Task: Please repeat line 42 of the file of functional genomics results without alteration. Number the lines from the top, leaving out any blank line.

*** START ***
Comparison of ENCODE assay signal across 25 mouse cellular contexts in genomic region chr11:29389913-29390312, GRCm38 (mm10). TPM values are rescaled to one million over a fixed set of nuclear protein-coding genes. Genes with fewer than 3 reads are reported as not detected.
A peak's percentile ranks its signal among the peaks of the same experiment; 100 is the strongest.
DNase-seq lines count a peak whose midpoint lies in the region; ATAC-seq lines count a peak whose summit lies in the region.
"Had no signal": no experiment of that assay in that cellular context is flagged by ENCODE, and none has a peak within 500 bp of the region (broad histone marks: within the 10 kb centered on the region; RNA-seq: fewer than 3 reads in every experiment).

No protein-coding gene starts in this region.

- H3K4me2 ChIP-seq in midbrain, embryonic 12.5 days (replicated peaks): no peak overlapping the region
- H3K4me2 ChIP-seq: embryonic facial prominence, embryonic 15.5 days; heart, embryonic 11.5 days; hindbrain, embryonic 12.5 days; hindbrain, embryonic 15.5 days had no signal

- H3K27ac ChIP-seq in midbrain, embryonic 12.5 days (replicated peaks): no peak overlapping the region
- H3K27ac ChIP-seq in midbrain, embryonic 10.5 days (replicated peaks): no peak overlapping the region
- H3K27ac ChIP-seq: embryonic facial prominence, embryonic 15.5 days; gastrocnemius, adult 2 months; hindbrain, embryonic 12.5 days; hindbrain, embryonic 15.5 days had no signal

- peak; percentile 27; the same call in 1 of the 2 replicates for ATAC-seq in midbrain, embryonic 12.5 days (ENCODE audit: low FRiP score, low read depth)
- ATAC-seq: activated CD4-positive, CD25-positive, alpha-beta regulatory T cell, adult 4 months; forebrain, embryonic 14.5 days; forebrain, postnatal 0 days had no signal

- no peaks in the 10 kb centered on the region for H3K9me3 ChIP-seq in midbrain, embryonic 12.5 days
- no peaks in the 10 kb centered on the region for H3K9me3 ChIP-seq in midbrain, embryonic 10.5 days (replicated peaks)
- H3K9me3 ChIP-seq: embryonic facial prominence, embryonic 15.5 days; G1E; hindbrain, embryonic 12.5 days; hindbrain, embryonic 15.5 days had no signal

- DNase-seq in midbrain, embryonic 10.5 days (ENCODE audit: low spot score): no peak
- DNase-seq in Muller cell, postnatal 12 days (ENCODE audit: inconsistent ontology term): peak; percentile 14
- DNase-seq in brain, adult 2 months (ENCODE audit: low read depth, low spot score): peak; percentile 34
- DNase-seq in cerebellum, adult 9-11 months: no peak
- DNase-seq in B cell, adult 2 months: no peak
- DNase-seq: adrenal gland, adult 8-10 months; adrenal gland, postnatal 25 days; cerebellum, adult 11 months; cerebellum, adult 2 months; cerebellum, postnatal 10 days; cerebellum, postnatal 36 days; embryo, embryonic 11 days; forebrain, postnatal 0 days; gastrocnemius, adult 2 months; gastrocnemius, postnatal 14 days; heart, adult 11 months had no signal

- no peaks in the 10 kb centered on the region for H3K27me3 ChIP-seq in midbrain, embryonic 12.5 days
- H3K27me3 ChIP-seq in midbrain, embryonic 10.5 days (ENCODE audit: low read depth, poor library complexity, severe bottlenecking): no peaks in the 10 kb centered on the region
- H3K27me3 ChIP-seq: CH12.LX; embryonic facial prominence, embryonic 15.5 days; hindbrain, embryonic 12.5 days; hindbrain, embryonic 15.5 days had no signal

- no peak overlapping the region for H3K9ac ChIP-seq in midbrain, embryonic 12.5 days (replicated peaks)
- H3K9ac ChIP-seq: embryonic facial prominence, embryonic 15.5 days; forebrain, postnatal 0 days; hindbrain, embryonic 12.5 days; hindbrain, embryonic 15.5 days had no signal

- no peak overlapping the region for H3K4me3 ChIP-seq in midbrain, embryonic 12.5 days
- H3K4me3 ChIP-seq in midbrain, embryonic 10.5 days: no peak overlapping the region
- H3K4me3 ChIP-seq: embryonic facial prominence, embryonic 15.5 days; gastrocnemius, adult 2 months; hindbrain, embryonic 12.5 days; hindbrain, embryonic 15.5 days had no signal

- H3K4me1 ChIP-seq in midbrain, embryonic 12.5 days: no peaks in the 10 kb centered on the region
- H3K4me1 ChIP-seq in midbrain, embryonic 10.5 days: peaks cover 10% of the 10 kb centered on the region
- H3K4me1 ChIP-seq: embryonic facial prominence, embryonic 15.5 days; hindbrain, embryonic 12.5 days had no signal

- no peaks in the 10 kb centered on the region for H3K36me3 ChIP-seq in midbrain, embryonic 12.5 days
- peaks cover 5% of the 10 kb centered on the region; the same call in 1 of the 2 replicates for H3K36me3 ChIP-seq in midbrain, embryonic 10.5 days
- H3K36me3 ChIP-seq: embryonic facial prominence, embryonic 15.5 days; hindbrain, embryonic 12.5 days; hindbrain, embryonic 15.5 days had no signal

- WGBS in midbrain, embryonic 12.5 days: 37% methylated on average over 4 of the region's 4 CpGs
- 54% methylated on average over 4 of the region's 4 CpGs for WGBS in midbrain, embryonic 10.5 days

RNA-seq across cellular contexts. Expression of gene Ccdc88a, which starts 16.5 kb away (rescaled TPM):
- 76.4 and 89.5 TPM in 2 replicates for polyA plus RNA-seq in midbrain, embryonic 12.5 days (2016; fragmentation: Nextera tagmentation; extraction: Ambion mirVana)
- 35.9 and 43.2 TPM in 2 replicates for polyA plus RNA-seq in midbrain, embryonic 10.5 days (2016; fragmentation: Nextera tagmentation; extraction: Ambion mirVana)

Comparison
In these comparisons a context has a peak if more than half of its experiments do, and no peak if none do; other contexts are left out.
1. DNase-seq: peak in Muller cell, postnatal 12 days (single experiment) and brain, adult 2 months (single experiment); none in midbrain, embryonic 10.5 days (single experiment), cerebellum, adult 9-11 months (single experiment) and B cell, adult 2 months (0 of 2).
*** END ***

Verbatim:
In these comparisons a context has a peak if more than half of its experiments do, and no peak if none do; other contexts are left out.